Influenced by the ways Freccero linked Dante’s poetics to the poem’s medieval theology, Hawkins returned to Union Seminary and wrote his master’s thesis on “theological imagination” in Christian texts, citing Dante as one of his models. In a 2007 essay titled “Laboring in the Vineyard,” Hawkins observed that his Union thesis was his first attempt at combining literature and religion into a single conceptual framework, and “launched me on an interdisciplinary road I have traveled ever since.”
That “interdisciplinary road” was not without controversy when Hawkins applied for a position on the YDS faculty. David Kelsey was on the search committee that considered the young scholar’s application in 1976.
“Yale Divinity School had never had a faculty position dedicated to theology and literature,” recalled Kelsey, a professor of systematic theology at Yale from 1965 to 2005, and now Luther Weigle Professor Emeritus of Theology. “There was some debate as to whether it was even an academic field.”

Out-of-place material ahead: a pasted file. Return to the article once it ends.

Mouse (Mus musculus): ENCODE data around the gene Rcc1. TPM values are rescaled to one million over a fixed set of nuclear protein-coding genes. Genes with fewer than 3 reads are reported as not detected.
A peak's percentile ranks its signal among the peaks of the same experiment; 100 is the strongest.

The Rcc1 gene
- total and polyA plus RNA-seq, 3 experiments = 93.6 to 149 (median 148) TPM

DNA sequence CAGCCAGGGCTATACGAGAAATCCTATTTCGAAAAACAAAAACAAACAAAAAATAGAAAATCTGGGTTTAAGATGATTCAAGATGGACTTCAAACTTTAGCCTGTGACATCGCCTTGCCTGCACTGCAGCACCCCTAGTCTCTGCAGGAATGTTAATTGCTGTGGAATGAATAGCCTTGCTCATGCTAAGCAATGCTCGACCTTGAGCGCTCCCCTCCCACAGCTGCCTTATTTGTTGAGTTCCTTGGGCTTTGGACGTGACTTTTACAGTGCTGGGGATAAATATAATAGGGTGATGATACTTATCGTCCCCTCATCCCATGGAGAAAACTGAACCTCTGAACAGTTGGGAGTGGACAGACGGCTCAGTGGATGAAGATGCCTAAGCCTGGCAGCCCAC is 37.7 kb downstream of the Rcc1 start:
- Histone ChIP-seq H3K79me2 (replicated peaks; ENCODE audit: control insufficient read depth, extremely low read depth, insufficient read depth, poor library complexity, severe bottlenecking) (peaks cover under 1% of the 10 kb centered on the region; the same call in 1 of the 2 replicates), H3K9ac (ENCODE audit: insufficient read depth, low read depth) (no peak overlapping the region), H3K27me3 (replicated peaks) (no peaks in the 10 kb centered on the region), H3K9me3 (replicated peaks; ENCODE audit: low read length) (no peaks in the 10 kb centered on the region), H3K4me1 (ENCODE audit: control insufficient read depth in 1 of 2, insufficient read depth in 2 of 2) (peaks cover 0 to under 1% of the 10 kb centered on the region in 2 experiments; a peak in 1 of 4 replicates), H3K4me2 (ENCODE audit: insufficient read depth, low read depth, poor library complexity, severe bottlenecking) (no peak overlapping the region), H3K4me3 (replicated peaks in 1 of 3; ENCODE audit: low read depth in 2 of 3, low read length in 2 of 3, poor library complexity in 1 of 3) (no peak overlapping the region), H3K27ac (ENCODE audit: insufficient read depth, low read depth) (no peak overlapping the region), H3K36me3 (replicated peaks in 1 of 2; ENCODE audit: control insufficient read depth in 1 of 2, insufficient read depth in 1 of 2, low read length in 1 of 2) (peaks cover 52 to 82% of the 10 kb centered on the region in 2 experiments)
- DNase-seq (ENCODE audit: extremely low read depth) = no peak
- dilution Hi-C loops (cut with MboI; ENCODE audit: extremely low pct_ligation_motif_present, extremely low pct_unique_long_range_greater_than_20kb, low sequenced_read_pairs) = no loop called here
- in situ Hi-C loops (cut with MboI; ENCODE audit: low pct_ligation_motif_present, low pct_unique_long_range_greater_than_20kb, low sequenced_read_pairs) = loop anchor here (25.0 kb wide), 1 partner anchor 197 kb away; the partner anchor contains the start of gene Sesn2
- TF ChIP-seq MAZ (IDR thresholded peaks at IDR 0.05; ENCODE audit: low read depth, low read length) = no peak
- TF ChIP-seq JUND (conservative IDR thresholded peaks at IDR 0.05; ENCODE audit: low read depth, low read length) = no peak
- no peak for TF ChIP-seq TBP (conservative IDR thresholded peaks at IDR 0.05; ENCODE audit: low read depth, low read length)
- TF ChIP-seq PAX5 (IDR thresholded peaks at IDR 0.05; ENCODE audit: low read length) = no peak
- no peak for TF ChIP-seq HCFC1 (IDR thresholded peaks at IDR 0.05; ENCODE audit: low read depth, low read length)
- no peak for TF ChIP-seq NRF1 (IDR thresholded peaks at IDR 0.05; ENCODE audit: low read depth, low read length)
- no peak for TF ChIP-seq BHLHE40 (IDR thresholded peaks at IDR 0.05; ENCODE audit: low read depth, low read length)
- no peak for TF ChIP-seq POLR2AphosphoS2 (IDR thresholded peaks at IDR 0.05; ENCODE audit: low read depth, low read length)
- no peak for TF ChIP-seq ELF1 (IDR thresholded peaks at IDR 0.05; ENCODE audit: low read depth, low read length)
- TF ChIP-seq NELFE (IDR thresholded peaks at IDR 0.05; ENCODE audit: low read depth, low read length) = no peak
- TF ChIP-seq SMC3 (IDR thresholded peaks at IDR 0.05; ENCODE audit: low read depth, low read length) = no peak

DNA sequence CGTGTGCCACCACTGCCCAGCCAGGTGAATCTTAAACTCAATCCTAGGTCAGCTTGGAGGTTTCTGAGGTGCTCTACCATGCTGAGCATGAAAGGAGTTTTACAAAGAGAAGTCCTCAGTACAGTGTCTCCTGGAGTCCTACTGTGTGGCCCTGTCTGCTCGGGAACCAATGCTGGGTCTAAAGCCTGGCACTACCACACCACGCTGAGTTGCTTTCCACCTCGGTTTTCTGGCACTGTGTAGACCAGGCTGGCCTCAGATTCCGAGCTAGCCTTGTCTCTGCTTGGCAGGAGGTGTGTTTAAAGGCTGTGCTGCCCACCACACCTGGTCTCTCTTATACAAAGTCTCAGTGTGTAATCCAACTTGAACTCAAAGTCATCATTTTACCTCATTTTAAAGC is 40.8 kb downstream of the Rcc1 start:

The matter was settled, Kelsey said, when Hawkins impressed the committee not only with his intellectual gifts, but with his cooperative spirit and affable nature as well.
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YDS gave Hawkins latitude to develop his specialty in those early years; then, in 1985, he was invited to join the faculty of the Institute of Sacred Music as the ISM expanded its portfolio to include visual art and literature. In partnership with John Wesley Cook, a YDS art historian and the new director of the ISM, Hawkins developed the Religion and the Arts concentrations and team-taught a course titled The Artist as Theologian.